Sometimes you’ll see a baker in the background, perhaps relaxed and waiting for something to come out of the oven. Then the episode cuts to them when they’re in the middle of a stressful moment, clearly filmed at a different time.

What I found most astounding about all of this was that Bake-Off’s contestants don’t actually know how much time they have left during each bake.

How Great British Bake-Off bakers keep track of time

A row of people wearing aprons, holding hands, and running
The Great British Bake-Off season 14’s contestants: Josh, Abbi, Rowan, Cristy, Amos, Saku, Keith, Nicky, Matty, Tasha, Dan, and Dana (Photo via Netflix)

The Great British Bake-Off’s contestants are not asked to shout out the remaining time, as other shows do.

There’s no large digital clock showing them the remaining time, like on Chopped or Top Chef.

And the contestants don’t even have one of those portable timers like Top Chef uses when its contestants are cooking outside the show’s kitchen.

The timers on the bakers’ stations are not for the challenge itself. “The timers are for specific things you’ve got in the oven,” David said on Sticky Bun Boys.

Their individual times go to a max of 90 minutes, so even if they wanted to time the full challenge, they could not just set a timer. As Michael said, “If your challenge is over 90 minutes, you’re screwed.”

So how do they know how much time remains? They have to ask.

“You do frequently have to ask—there’s always people you can ask, and just say, How long’s left? How long’s left?” David said.

While the shots of the tent showing all the bakers make it appear empty, in actuality, during the majority of the challenge, the center aisle is full of camera operators, audio engineers, producers, and home economists.

David said, “I always felt like I could ask a producer,” and Michael said, “You’ve got a producer around near you at all times” who is available.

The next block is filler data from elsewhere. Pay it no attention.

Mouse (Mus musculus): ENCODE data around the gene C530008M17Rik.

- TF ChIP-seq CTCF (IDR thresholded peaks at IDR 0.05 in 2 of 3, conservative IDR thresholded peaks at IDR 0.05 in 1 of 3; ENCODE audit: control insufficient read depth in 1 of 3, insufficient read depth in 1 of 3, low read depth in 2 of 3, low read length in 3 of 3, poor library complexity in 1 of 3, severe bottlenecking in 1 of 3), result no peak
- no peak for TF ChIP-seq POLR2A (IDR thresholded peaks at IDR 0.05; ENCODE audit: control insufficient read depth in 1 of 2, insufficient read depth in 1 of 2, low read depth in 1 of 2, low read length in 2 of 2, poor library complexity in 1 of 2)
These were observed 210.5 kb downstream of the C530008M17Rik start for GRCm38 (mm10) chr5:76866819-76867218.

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Happy discussing!

Chuck S.

Tuesday 28th of November 2023

One way to tell the time calls are staged is that they almost never show any of the bakers in the shot when the call happens. When the annoying Matt Lucas was hosting, you knew the calls had to be faked because sometimes there was special effects that couldn't be done with bakers in the tent. I don't mind Noel and Allison joking with the bakers. It's nice to see them break the tension in the room and get the bakers to laugh.

T.A.

Monday 27th of November 2023

I've been wondering why I get so annoyed when Noel and Alison insist on breaking the contestants' concentration with their lame jokes. I think it's the fact that, if I were British, I'd know who they were (Noel and Alison.) But I have no idea who they are, and they are so annoying when they disrupt the bakers. Plus, I can't understand them half the time!

Mavis Moon

Monday 27th of November 2023

I'm glad to hear the time calls are not really filmed with the contestants. I wish Noel and the others wouldn't bug the contestants with silly comments like they do. Once in a while, the contestant will tell them to go away and I think, "Yes!" A little update on what they're doing and why--fine. But I hate the attempts to make jokes. Usually the contestants weakly, politely laugh. What a waste of brain space for them.

~ZZZ~

Monday 27th of November 2023

This doesn't surprise me at all, and I pretty much thought it was fake any way. As with ALL of these reality shows, WHY WHY WHY can't they give them more than enough time? Especially when us viewers want to see the best they can do, not the best they can do with barely enough time. We want to see the full final product, not a rush at the end of the time allotted. Do they really think it adds drama? We don't care about DRAMA. And while I'm at it... I wish the BBS kept all contestants til the end and they got points each week. I love seeing 10 versions of the same thing, it's my favorite part. But when they ALL fail because there just wasn't enough time it pisses me off so much!